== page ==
Home > News > Speech and Statements by the Prime Minister > June 2012 > Address by Prime Minister Yoshihiko Noda at the Memorial Ceremony to Commemorate the Fallen on the 67th Anniversary of the End of the Battle of Okinawa
Address by Prime Minister Yoshihiko Noda at the Memorial Ceremony to Commemorate the Fallen on the 67th Anniversary of the End of the Battle of Okinawa
Tuesday, June 26, 2012
At the opening of the 2012 Memorial Ceremony to Commemorate the Fallen on the Anniversary of the End of the Battle of Okinawa, I would like to express my feelings of sincere mourning for the souls of the war dead.
Among the sinful wars that humankind has waged, the Battle of Okinawa is said to have been one of the most relentless and gruesome conflicts. Here, in the early summer season, sixty-seven years have now passed since that battle took place.
When we speak of our thoughts of commemoration for the war dead, it is necessary to first evoke in our hearts a sense of the tragedy of those days of battle. The blue ocean and azure sky were blackened by the fleets of military vessels and bomber aircraft, which constantly rent the air with flashes of light and explosions day and night. Tens of thousands of residents found themselves tossed into this maelstrom of war and many precious lives were lost.
How is it that in the flames of war, which is something that humans bring about of their own volition, the dignity of human life is so cruelly trampled? How do humans lose their humanity? So many indescribable events occurred here that remind us of such questions. We Japanese must never forget the tragic history that has been wreaked on the beautiful lands of Okinawa.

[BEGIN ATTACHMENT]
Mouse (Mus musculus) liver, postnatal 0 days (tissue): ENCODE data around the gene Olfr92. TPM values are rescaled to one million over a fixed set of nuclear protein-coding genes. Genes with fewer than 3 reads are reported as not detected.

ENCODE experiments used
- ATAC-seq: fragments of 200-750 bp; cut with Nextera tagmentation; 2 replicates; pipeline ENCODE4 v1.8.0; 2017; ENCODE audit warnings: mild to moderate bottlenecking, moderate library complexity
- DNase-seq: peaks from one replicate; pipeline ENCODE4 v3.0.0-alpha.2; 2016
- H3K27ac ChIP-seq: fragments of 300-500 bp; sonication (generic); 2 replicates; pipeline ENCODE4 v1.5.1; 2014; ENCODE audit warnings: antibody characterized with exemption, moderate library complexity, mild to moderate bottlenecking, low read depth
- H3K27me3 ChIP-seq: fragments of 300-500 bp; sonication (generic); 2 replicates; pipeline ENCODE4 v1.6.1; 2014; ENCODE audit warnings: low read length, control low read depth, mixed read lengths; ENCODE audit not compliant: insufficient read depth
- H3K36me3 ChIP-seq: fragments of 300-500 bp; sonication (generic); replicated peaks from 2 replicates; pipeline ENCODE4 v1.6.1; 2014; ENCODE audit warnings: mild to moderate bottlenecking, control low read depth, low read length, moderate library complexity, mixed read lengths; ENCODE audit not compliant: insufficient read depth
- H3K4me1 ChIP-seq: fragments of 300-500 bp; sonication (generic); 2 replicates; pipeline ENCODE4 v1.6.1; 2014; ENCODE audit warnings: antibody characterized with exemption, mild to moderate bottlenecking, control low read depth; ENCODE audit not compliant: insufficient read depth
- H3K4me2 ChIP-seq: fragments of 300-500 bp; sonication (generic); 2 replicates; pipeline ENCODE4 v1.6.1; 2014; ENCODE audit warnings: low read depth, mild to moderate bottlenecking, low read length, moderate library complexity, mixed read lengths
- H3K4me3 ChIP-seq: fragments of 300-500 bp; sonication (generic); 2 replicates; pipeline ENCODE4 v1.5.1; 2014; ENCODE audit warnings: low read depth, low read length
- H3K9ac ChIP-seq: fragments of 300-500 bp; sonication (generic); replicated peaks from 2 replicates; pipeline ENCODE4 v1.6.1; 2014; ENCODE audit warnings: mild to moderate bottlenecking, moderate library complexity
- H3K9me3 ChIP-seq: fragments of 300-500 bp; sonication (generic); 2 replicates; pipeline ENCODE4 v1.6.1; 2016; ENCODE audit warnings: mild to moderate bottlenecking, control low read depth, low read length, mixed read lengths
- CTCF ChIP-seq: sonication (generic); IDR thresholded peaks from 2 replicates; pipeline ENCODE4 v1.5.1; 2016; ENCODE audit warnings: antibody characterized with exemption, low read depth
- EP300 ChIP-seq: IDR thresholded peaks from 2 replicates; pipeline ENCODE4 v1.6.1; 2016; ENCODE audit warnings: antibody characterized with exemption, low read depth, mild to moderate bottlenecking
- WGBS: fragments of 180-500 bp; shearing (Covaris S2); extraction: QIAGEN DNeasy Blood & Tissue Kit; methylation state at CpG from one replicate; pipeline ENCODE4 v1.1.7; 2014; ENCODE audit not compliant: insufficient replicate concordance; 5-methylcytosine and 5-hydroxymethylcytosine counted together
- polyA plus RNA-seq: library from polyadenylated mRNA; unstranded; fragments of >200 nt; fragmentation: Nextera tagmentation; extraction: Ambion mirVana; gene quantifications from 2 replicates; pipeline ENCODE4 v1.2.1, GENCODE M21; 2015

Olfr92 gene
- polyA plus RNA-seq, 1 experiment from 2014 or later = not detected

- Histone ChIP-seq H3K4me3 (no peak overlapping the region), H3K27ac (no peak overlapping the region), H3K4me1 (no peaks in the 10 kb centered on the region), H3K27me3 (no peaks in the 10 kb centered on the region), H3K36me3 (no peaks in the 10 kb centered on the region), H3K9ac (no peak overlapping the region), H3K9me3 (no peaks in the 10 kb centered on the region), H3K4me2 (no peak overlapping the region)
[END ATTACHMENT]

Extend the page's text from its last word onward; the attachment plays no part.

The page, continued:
Sixty-seven years have now passed since the end of the war and 40 years since Okinawa's reversion to Japan. During those years, the people of Okinawa have made tireless efforts, overcoming countless hardships and difficulties, to realize dynamic and robust development.
When I think back on the history of Okinawa's plight, I am always reminded of the last words of Admiral Minoru Ota.
"This is how the Okinawa people have fought the war. And for this reason, I ask that you give the Okinawan people special consideration, this day forward." This heartbreaking request, almost like a prayer, is how the admiral signed off his final telegram.
There is also something we must constantly ask ourselves. Namely, have all the people of Japan, truly made every effort to share and understand the thoughts of the people of Okinawa?
To ensure that the tragedy of war is never repeated, making the utmost effort to ensure the nation's security is the responsibility of those who are entrusted with national administration. This responsibility is one that we can neither ignore nor shirk, even for an instant.
On the other hand, the fact that even today United States bases are concentrated in Okinawa and that they have placed such a heavy burden over long years on the people of the prefecture is a source of deep regret. I reaffirm my pledge to make every effort to reduce the burden of the bases in the near term, and achieve specific and visible progress with regard to this issue.
The peace and prosperity of present-day Japan has been built upon the noble sacrifices of the war dead. Japan vows to uphold its pledge not to engage in war, as we remember the heartbreak of those who fell in the war, having no opportunity but to entrust the future of our homeland to the next generation. Furthermore, as a member of the international community, Japan will pursue unceasingly the realization of international peace.
I conclude my remarks by praying that the souls of those who lost their lives here may rest in peace and by offering my sincere wishes for the happiness of the bereaved families of the war dead.
June 23, 2011
Prime Minister of Japan